Cadet Projects

Grace McDonald, Class of 2020: The Element of Spontaneity: a novel in progress.

"My project stems from the independent study I did with MAJ Atwell last spring where I learned more about fiction writing. It was during this time that I was inspired to take a closer look at young adult literature. I find this genre interesting not only because my own novel can be categorized as it but also because these books have had such an impact on younger generations. It is my hope that through studying this genre I can continue to improve my writing and better understand its influence on society."

Faculty advisor: MAJ Mary Atwell, who teaches courses in British literature and creative writing.


Maddy Moger, Class of 2020: The Grimm Truth: the Power of Fairy Tales and the Dangers of Splitting.

"In my capstone project I explored how fairy tales might be beneficial to children by taking a psychoanalytic approach to literary analysis. Or in other words, I examined the presence of childhood psychology within Brothers Grimm fairy tales. To accomplish this I analyzed the classic story of “Hansel and Gretel” and the lesser known tale of “The Juniper Tree.” Through a close reading of these stories and the research of an Austrian psychologist named Bruno Bettelheim, I was able to draw a correlation between these storylines and their literary devices and the ego defense mechanism called “splitting.” My research revealed that fairy tales mirror a child’s psychological processes and help them to cope with real life problems."

Faculty advisor: LTC Steven Knepper, who teaches courses in American literature, especially Romanticism, Modernism, and Moby Dick, as well as ways of reading.


Joseph F. Murray, Class of 2021: The Unity of the Virtues: The Role of Virtue-Prioritization in Moral Reasoning.

"My project seeks to answer a fundamental question of virtue ethics, the tradition of ethical thought derived from Aristotle and the ancients and adapted into Christian moral theology. The question I am pursuing is of the nature of the virtues' relations to one another and how this is integrated with Aristotle's notion of the soul. Specifically, the project seeks to fully show how or why the virtues are hierarchized while also being, in some sense, unified. In order to pursue this question, I am analyzing Aristotle's ideas about "practical wisdom," or prudence, and the role prudence plays in unifying the virtues in the soul of the virtuous man. I am also drawing on Thomas Aquinas and Josef Pieper's adaptation of Aristotle to understand how this idea has been developed by other thinkers within the tradition of virtue ethics."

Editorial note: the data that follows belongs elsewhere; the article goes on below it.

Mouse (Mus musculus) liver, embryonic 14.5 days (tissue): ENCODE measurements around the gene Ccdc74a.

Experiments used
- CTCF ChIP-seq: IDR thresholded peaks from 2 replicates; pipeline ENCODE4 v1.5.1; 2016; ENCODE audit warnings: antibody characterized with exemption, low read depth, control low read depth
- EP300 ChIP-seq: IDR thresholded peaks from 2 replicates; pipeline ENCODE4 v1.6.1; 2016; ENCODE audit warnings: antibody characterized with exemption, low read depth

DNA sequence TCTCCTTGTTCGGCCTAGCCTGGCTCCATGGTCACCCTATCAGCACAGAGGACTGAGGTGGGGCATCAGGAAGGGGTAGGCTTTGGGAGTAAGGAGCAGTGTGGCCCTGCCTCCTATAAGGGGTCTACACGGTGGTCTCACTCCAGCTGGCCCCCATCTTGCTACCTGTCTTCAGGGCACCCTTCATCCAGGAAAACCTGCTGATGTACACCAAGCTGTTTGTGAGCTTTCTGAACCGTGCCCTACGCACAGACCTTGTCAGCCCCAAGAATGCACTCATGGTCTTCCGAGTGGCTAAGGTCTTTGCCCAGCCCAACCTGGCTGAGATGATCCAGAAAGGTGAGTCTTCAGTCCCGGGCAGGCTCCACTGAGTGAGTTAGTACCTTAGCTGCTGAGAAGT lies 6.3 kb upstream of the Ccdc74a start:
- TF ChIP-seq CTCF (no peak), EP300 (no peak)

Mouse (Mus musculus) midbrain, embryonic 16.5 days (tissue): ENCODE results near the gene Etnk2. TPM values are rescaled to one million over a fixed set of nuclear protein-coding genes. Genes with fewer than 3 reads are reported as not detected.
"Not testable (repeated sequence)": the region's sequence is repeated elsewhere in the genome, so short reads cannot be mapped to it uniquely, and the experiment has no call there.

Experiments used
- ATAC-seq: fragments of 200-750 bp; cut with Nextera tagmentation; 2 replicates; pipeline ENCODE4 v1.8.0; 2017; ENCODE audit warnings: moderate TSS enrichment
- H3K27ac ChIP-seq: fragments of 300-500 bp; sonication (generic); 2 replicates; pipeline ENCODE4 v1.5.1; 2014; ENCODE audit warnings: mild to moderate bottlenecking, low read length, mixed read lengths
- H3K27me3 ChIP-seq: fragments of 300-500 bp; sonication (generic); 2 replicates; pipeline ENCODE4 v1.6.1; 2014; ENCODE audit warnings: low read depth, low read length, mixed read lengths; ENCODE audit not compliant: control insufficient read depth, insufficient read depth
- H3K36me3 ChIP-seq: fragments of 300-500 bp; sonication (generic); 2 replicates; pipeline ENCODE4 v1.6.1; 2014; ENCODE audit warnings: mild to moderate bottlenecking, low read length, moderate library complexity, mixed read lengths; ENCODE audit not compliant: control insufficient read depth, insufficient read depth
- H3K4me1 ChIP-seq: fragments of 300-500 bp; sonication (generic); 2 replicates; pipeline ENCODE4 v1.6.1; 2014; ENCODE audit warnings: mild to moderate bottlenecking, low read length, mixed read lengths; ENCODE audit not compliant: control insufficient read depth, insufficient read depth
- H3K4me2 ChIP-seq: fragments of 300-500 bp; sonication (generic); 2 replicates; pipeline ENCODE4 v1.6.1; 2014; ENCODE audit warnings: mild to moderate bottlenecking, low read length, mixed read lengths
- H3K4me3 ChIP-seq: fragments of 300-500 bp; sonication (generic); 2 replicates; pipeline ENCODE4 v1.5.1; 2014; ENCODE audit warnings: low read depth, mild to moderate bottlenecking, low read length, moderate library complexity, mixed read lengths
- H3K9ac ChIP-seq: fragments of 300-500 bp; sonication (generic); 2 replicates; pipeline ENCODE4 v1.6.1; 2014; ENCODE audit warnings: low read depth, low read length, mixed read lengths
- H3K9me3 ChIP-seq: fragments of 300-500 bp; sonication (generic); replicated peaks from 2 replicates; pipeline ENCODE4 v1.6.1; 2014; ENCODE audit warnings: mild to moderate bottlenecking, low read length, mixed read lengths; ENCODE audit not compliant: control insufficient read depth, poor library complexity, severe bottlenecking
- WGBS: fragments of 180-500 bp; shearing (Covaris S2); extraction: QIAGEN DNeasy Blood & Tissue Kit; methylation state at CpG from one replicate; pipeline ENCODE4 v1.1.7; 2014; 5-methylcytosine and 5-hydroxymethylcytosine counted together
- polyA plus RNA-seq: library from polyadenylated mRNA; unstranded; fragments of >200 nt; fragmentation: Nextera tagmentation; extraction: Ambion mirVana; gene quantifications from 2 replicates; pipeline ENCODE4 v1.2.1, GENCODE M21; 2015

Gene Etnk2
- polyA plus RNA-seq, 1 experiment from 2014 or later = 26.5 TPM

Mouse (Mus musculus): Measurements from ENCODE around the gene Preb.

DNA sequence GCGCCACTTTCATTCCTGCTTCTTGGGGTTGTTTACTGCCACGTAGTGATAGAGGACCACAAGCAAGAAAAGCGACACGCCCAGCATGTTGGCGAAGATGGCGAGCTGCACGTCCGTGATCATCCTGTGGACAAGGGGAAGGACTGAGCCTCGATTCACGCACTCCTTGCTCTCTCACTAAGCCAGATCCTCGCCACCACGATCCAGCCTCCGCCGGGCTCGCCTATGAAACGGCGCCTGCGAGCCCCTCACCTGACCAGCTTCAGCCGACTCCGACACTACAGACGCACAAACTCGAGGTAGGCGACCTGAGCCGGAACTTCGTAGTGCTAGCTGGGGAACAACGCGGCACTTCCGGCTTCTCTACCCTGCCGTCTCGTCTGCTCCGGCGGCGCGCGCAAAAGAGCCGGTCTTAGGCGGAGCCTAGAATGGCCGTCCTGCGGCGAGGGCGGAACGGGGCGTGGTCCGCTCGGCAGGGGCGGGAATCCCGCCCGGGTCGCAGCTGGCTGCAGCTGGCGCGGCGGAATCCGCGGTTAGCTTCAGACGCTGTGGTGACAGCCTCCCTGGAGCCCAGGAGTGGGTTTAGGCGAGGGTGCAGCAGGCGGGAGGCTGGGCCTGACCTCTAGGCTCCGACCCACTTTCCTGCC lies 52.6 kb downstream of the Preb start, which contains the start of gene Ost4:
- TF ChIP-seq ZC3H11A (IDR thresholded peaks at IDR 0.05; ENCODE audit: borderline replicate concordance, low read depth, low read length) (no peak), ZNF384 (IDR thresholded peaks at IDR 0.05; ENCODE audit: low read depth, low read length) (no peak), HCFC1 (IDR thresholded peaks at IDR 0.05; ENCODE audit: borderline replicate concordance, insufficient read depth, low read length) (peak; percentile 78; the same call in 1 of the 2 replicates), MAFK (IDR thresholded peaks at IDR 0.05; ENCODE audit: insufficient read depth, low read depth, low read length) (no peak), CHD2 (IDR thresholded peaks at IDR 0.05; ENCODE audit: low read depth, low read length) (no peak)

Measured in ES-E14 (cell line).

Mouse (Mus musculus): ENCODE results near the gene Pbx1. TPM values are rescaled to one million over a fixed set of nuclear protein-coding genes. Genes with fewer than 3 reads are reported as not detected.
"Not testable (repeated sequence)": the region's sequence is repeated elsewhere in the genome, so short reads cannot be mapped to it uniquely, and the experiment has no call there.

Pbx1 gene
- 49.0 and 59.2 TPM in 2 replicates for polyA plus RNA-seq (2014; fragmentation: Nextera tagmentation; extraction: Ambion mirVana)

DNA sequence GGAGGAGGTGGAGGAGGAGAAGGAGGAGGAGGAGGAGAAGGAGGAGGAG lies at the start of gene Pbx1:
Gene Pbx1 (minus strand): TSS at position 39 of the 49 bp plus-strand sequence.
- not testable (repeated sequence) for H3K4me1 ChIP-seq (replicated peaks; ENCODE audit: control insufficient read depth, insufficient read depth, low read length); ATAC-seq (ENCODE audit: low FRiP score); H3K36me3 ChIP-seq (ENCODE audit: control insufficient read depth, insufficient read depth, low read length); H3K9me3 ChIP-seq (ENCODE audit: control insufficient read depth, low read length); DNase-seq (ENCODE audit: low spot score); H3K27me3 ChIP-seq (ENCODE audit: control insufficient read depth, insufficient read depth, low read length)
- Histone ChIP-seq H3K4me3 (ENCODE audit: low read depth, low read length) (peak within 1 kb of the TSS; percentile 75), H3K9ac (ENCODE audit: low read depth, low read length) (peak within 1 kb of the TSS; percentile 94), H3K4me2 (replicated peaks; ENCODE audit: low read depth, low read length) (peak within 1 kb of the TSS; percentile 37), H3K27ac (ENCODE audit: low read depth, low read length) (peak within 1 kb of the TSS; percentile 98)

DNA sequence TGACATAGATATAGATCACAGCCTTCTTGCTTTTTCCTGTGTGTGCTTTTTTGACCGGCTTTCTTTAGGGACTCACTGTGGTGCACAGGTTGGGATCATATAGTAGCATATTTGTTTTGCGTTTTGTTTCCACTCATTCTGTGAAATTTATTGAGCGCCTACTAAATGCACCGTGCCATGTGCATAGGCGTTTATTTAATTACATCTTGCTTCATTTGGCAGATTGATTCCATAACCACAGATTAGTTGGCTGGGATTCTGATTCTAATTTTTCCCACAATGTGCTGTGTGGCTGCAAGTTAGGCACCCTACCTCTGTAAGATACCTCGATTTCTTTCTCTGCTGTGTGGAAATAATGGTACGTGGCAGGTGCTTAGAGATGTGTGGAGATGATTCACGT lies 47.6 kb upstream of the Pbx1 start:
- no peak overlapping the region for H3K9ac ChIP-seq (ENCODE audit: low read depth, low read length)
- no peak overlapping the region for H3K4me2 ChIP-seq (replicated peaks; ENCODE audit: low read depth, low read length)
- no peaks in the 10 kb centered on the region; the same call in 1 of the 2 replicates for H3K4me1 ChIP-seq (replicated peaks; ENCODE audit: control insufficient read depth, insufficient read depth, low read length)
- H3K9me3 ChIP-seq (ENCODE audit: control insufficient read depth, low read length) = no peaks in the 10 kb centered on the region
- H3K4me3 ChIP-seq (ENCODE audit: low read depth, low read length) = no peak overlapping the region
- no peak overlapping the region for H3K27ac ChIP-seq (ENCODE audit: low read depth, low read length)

Faculty advisor: Dr. Reshef Agam-Segal, who teaches courses in logic and critical thinking, the history of philosophy, and the relation between philosophy and literature.


Andy Hunt, Class of 2019: Fascism as Faith: Nationalist Spain and the Rhetoric of Francisco Franco.

"This thesis came out my research interests in history and rhetoric. In my project, I conducted a rhetorical analysis of three speeches by Spanish fascist dictator Francisco Franco. I first detailed the historical context of the speeches, focusing on Franco’s identity as speaker, the composite audience he was addressing, and the events surrounding the Spanish Civil War. I identified three key recurring themes in all three speeches: the construction of enemies; the combination of nationalism and religion; and the emphasis on order and rule of law. I then examined several of the rhetorical techniques of arrangement and style Franco used to convey each theme and how he incorporated them into fascist rhetoric. I concluded that further analysis of fascist rhetorics is urgently needed as a means of countering fascism, with an emphasis on the conditions and emotions that make an audience see fascism as a viable option."

Faculty advisor: MAJ Michelle Iten, who teaches courses in the history and theory of rhetoric, rhetoric in democracy, rhetorical style, and military writing.



VMI: Forging 21st Century Leaders